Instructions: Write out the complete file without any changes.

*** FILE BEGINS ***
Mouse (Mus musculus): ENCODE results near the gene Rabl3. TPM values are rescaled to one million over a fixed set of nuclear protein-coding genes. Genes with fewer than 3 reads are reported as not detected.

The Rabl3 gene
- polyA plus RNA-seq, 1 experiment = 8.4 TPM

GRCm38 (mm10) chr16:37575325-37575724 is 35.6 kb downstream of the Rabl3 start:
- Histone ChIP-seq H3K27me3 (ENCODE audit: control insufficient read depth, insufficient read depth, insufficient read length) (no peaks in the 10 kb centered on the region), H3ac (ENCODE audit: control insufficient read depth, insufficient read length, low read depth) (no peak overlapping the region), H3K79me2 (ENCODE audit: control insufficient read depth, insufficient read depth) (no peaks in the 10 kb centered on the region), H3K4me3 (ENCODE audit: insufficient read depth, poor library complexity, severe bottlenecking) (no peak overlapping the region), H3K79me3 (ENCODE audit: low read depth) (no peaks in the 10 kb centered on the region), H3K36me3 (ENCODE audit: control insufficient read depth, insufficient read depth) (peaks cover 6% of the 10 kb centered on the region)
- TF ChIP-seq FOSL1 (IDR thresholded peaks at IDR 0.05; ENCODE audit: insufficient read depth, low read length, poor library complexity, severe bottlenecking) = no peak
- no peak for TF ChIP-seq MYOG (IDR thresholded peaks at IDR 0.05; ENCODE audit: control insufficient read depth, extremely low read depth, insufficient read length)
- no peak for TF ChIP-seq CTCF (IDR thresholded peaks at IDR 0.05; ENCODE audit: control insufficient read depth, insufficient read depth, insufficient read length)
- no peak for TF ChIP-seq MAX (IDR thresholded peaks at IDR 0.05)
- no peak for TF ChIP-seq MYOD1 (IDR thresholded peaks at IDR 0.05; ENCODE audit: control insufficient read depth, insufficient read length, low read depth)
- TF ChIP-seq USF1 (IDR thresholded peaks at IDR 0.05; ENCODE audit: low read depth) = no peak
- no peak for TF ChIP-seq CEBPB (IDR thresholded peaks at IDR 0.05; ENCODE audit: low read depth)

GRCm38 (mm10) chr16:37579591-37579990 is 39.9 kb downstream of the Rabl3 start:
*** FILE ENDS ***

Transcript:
Mouse (Mus musculus): ENCODE results near the gene Rabl3. TPM values are rescaled to one million over a fixed set of nuclear protein-coding genes. Genes with fewer than 3 reads are reported as not detected.

The Rabl3 gene
- polyA plus RNA-seq, 1 experiment = 8.4 TPM

GRCm38 (mm10) chr16:37575325-37575724 is 35.6 kb downstream of the Rabl3 start:
- Histone ChIP-seq H3K27me3 (ENCODE audit: control insufficient read depth, insufficient read depth, insufficient read length) (no peaks in the 10 kb centered on the region), H3ac (ENCODE audit: control insufficient read depth, insufficient read length, low read depth) (no peak overlapping the region), H3K79me2 (ENCODE audit: control insufficient read depth, insufficient read depth) (no peaks in the 10 kb centered on the region), H3K4me3 (ENCODE audit: insufficient read depth, poor library complexity, severe bottlenecking) (no peak overlapping the region), H3K79me3 (ENCODE audit: low read depth) (no peaks in the 10 kb centered on the region), H3K36me3 (ENCODE audit: control insufficient read depth, insufficient read depth) (peaks cover 6% of the 10 kb centered on the region)
- TF ChIP-seq FOSL1 (IDR thresholded peaks at IDR 0.05; ENCODE audit: insufficient read depth, low read length, poor library complexity, severe bottlenecking) = no peak
- no peak for TF ChIP-seq MYOG (IDR thresholded peaks at IDR 0.05; ENCODE audit: control insufficient read depth, extremely low read depth, insufficient read length)
- no peak for TF ChIP-seq CTCF (IDR thresholded peaks at IDR 0.05; ENCODE audit: control insufficient read depth, insufficient read depth, insufficient read length)
- no peak for TF ChIP-seq MAX (IDR thresholded peaks at IDR 0.05)
- no peak for TF ChIP-seq MYOD1 (IDR thresholded peaks at IDR 0.05; ENCODE audit: control insufficient read depth, insufficient read length, low read depth)
- TF ChIP-seq USF1 (IDR thresholded peaks at IDR 0.05; ENCODE audit: low read depth) = no peak
- no peak for TF ChIP-seq CEBPB (IDR thresholded peaks at IDR 0.05; ENCODE audit: low read depth)

GRCm38 (mm10) chr16:37579591-37579990 is 39.9 kb downstream of the Rabl3 start: